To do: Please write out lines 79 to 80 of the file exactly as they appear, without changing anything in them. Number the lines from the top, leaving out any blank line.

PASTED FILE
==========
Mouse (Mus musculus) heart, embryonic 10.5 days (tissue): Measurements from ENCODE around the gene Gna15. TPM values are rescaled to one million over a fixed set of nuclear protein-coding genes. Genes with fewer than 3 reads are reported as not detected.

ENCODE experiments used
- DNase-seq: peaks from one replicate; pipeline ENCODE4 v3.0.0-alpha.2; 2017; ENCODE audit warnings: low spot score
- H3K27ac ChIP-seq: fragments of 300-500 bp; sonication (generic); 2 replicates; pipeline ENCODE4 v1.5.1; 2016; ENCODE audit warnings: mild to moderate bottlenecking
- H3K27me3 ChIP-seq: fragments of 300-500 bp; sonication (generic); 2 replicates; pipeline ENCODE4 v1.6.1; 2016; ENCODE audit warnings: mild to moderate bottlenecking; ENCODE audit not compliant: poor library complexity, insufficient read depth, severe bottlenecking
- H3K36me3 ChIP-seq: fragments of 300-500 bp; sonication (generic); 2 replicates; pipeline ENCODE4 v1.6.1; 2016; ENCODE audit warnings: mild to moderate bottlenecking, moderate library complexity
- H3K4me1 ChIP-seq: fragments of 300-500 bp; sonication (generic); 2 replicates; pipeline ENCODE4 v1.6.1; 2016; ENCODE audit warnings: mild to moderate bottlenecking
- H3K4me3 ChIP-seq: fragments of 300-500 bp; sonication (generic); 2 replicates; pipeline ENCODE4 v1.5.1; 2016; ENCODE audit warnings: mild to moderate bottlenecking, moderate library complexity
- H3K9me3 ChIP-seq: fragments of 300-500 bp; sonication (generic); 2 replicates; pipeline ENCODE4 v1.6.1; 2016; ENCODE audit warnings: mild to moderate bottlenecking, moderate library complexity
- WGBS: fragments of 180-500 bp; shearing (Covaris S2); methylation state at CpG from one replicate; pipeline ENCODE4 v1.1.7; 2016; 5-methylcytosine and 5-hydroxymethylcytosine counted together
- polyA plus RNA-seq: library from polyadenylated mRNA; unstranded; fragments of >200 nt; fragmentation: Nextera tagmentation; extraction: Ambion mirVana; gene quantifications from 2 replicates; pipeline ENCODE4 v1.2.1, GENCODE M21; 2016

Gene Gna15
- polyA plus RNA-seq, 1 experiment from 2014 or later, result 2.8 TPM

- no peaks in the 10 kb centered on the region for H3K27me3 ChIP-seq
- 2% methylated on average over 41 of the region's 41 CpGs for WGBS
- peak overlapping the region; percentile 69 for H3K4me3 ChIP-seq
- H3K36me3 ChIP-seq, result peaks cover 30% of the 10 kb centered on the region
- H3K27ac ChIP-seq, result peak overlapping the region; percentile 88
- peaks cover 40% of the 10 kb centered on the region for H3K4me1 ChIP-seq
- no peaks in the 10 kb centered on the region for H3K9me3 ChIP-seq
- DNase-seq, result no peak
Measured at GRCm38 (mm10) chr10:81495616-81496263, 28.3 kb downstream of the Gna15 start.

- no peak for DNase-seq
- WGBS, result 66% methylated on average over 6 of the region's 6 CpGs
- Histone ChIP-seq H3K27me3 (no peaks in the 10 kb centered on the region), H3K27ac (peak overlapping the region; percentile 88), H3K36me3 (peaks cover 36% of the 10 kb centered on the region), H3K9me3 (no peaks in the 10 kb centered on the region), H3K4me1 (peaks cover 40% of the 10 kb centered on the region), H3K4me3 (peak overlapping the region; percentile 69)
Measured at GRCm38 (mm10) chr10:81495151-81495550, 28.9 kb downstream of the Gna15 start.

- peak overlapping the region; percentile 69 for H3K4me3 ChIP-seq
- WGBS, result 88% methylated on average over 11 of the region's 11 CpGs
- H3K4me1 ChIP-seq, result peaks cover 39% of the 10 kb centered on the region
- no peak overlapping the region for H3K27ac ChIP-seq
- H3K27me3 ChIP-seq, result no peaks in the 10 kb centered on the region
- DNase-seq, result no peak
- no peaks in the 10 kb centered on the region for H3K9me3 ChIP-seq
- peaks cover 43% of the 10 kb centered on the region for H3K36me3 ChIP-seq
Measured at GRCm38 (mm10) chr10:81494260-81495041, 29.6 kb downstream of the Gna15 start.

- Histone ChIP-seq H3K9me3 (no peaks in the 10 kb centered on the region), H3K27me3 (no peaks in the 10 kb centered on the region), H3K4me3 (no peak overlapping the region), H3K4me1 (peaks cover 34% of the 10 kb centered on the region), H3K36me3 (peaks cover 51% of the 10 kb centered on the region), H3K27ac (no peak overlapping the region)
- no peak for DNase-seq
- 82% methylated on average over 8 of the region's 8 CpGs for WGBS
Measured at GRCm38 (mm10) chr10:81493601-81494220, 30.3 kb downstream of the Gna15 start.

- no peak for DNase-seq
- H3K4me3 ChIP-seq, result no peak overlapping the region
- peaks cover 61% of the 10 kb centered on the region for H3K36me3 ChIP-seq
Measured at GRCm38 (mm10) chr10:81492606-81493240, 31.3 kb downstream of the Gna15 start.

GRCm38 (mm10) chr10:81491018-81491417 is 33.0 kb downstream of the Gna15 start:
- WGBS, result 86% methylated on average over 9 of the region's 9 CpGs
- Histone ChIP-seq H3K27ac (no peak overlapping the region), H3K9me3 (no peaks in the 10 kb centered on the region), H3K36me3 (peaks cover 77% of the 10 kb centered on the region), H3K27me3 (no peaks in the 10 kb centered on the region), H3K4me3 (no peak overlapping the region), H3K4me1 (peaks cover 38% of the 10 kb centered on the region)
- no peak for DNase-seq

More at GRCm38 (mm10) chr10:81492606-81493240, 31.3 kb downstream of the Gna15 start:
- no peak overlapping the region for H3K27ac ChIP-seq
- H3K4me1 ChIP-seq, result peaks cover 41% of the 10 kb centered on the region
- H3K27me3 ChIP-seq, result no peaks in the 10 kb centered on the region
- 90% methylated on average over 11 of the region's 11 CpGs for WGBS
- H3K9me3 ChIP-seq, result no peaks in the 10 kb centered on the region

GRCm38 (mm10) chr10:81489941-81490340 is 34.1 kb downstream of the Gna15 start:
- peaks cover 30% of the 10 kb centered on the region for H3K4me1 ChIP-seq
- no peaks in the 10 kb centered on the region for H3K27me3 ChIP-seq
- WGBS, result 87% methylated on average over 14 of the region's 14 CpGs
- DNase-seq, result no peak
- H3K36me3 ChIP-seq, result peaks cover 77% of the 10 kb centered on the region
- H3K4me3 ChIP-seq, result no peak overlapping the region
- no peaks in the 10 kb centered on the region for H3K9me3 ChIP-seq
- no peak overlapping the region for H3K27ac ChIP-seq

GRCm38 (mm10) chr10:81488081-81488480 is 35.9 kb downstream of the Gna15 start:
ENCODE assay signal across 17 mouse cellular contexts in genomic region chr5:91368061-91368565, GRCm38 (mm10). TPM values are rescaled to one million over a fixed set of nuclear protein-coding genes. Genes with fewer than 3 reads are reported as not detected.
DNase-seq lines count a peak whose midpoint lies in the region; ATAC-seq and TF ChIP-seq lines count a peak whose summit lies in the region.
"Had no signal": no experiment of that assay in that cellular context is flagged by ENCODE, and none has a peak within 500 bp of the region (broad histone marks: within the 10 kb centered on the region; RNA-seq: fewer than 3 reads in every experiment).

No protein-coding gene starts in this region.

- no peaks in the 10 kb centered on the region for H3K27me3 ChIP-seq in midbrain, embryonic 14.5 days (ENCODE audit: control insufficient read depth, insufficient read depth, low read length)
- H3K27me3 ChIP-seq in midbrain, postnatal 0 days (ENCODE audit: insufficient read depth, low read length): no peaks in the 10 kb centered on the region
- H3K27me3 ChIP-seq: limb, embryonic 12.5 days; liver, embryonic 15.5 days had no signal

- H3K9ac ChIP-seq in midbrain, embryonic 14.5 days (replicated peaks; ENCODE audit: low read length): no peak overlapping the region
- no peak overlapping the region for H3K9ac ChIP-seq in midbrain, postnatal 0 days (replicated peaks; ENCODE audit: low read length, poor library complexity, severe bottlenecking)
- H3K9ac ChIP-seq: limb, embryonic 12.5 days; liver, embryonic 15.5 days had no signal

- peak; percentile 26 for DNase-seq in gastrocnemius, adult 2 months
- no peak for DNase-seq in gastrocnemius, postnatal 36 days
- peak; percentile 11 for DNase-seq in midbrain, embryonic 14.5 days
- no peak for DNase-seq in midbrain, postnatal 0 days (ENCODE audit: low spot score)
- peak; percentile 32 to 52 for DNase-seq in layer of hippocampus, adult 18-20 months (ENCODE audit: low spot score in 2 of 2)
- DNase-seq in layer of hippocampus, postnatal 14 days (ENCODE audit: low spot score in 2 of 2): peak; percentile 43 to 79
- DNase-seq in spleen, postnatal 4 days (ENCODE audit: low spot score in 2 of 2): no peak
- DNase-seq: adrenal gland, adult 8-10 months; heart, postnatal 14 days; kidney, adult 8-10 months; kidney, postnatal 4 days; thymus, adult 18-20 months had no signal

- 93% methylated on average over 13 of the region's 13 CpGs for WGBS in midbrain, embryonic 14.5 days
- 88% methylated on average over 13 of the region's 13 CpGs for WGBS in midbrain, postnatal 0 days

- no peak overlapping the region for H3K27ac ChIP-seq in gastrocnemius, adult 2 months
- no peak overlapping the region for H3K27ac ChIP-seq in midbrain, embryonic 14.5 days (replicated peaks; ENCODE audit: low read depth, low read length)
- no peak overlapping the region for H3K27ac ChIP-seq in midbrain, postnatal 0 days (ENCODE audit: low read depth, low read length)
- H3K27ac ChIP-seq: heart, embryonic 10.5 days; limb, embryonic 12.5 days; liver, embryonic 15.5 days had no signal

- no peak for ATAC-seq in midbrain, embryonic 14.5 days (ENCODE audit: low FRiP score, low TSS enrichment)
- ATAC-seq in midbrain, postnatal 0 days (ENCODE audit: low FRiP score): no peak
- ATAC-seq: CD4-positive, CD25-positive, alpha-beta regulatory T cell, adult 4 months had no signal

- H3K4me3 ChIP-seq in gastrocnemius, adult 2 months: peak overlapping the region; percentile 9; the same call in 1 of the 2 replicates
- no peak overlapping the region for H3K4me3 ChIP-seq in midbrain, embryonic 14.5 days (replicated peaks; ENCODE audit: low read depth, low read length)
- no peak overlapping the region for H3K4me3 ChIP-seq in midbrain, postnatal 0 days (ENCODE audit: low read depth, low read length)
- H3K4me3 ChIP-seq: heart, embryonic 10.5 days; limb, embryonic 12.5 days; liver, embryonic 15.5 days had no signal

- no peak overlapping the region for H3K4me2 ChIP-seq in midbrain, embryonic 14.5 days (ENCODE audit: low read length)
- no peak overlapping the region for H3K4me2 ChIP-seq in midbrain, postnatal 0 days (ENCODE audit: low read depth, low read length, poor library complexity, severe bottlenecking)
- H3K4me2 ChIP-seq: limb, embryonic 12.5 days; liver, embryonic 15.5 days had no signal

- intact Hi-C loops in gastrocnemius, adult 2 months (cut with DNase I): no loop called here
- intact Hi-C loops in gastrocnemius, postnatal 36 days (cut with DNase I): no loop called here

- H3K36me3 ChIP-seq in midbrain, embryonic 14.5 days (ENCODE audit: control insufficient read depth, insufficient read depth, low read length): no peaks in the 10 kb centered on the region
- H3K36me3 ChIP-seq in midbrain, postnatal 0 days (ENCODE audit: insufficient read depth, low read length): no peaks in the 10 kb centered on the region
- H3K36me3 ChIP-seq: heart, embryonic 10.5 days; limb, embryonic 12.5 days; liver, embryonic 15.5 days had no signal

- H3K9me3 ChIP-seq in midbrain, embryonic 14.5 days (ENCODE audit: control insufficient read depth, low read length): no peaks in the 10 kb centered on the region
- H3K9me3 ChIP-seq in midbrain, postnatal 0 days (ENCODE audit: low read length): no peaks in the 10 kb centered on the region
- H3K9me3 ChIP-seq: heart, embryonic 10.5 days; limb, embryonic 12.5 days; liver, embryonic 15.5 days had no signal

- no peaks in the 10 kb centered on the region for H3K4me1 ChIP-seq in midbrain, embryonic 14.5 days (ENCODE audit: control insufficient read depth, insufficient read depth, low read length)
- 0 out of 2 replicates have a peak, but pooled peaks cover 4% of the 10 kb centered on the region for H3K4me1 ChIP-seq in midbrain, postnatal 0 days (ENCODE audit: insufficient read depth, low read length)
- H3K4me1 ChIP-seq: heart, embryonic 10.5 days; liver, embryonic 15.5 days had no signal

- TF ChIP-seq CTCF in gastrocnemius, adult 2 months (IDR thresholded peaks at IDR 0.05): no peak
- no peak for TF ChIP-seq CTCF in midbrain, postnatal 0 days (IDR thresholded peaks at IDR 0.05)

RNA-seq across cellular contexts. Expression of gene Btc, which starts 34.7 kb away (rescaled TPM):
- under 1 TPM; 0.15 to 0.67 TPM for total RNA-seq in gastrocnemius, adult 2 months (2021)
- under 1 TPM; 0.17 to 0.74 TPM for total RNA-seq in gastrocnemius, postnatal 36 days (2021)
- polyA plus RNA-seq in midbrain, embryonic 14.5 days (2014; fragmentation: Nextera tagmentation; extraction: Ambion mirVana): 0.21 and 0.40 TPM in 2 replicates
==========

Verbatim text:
- DNase-seq in layer of hippocampus, postnatal 14 days (ENCODE audit: low spot score in 2 of 2): peak; percentile 43 to 79
- DNase-seq in spleen, postnatal 4 days (ENCODE audit: low spot score in 2 of 2): no peak